I haven't given any reading recommendations for months! I am so sorry, although there is a very good reason for it: I have no intention of recommending books that I really disliked or struggled to get through. And so far this year I have struggled with a number of books. I spent nearly 3 months determined to finish Cloud Atlas by David Mitchell but just found absolutely any excuse I could not to read it. As a result, I actually haven't read many books at all this year. I'm clearly slacking! I will endeavour to get back to my monthly recommendations really soon, but for now, here are the only two books I have read this year that I would actually tell other people were worth reading.
OK so most of us have now jumped on the Game of Thrones bandwagon, but for once I actually think it is well-justified. I saw the TV series before I started reading the books which means that all the characters are the actors who play them for me but I don't think that detracts at all. I really enjoy Martin's writing style and, despite the fact that you have 8 different narrators and perspectives, this comes together really well. The characters grow up and develop and the different perspectives mean that you get a broader picture of the events. I found it easy to read but difficult to put down and have moved on immediately to Clash of Kings, the second book in the series. The plot twists and turns and it is clear that it won't be resolved in the course of a single book - some of that characters aren't even in the same continent let alone the same city, but that actually just makes it a refreshing read - you get very involved with what is happening in the North but then head down to King's Landing and get caught up in court intrigue, or skip over the sea to see how Danaerys is dealing with Khal Drogo and her brother. It's a fantastic mix of political intrigue, violence, sex, relationships, honour and deception. It's not the best book I've ever read, but it is the most enjoyable one I've read this year so far.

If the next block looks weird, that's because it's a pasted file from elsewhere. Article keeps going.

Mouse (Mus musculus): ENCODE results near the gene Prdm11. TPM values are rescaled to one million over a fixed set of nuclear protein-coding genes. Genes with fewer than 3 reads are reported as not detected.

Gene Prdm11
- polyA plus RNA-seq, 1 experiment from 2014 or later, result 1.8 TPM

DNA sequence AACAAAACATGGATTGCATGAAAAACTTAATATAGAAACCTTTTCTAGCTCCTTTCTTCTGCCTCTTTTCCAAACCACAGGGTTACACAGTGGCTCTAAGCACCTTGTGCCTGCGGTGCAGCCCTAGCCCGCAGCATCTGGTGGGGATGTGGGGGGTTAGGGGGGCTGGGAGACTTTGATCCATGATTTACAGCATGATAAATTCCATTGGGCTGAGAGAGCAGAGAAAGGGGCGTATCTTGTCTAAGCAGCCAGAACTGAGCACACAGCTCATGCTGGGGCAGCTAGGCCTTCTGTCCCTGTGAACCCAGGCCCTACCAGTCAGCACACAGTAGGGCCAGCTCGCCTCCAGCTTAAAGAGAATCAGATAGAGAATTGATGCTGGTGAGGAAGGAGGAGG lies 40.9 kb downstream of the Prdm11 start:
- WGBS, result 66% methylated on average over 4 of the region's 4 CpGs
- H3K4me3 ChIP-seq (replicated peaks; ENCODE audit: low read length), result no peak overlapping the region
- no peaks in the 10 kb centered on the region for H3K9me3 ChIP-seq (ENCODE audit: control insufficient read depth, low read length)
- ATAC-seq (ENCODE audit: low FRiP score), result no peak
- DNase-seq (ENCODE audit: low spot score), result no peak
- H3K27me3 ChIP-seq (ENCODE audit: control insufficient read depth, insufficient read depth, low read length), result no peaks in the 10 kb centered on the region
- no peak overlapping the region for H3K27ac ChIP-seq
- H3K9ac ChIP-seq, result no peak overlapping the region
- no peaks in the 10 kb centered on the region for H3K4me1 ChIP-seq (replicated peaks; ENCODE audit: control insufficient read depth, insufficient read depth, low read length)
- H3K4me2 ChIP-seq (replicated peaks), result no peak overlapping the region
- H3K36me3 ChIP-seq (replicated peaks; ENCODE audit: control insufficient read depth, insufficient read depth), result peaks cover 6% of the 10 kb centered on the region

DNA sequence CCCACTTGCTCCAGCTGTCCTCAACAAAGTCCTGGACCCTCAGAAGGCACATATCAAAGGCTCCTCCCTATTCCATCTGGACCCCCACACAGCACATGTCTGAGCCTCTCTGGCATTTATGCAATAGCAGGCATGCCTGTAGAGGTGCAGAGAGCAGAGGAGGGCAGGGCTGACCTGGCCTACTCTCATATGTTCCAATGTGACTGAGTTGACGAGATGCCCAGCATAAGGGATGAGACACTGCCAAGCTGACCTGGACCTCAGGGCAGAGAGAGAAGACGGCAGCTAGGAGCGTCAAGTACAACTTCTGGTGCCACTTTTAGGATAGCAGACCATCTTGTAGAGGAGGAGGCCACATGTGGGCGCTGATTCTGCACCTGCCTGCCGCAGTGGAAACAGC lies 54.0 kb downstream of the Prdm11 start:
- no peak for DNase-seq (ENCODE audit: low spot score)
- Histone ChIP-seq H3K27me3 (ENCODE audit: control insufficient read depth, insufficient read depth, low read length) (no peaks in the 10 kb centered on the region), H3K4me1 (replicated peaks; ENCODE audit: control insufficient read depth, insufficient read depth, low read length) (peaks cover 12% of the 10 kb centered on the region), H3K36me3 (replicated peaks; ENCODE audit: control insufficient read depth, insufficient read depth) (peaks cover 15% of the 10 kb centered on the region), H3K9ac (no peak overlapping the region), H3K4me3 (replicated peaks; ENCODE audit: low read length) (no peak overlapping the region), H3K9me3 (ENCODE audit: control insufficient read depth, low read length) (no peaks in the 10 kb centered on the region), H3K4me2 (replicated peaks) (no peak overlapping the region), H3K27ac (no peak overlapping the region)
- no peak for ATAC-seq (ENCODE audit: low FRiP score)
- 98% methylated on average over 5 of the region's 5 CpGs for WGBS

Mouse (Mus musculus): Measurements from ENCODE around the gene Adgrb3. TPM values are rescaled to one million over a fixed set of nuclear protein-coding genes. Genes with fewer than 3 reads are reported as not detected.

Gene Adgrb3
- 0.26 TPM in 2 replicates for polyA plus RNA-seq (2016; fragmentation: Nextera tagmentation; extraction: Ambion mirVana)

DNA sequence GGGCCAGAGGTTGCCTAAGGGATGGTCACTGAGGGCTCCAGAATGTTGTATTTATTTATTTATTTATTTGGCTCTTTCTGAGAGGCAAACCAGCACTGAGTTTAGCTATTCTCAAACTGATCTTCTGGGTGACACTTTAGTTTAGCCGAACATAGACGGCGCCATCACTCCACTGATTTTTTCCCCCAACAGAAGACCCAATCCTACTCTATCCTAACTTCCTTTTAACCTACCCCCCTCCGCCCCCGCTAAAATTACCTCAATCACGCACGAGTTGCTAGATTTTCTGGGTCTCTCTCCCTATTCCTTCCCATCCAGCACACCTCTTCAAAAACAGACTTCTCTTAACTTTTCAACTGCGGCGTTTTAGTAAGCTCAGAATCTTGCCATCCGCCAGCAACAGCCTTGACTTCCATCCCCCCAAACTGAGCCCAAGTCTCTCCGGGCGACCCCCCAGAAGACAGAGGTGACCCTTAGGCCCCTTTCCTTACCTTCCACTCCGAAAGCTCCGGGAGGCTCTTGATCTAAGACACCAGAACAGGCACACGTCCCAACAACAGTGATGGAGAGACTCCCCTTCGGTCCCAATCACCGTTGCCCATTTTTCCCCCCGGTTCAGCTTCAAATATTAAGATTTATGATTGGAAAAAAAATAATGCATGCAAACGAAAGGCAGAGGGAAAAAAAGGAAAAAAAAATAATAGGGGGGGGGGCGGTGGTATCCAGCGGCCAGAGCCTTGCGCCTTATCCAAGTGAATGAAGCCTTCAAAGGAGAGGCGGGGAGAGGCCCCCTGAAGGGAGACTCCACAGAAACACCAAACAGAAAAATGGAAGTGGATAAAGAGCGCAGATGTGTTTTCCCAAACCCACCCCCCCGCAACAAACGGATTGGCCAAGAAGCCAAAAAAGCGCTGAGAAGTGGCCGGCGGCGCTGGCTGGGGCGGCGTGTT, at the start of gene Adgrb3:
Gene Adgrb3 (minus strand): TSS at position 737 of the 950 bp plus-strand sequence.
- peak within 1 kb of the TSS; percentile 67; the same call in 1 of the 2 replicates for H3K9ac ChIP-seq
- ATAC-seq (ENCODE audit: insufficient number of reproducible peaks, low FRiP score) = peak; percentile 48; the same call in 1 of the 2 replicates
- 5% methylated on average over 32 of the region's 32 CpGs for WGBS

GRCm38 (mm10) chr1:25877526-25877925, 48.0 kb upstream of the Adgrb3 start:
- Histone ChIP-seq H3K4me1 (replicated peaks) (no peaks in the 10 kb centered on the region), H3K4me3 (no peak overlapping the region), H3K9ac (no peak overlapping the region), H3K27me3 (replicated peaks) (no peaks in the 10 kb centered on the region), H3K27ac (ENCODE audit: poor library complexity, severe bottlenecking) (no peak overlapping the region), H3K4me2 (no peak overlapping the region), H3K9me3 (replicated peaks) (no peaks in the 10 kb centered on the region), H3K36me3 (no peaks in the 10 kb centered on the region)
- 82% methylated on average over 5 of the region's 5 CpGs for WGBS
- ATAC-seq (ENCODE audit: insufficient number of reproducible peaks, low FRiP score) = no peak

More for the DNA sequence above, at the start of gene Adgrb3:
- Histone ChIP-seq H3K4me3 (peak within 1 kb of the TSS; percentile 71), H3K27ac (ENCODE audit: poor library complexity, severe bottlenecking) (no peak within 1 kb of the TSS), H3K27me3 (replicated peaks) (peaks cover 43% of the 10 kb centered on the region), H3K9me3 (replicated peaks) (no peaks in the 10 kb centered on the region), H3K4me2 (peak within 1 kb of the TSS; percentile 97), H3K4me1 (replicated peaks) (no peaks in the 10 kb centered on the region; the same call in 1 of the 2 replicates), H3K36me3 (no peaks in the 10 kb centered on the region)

The Moonstone - Wilkie Collins
This took me a while to get into, and as I really wanted to start reading Game of Thrones, I think I probably missed vitally important bits. But I did enjoy it. The Moonstone is a diamond with a cursed history and, after being bequeathed to Rachel Verinder, mysteriously disappears. A detective is brought in to solve the case but sadly cannot and so Franklin Blake, a relative and potential match for Rachel, tries to piece together the mystery with the help of various eye-witness accounts. It is a romance as much as it is a detective novel and gives a taste of upper-class society and attitudes as well as being a lively and intricate story. I have to say I did not foresee a lot of the plot twists - Collins takes you on a merry dance around various inconsequential plotlines as well as brushing over some of the more important aspects. A well-written and intriguing story.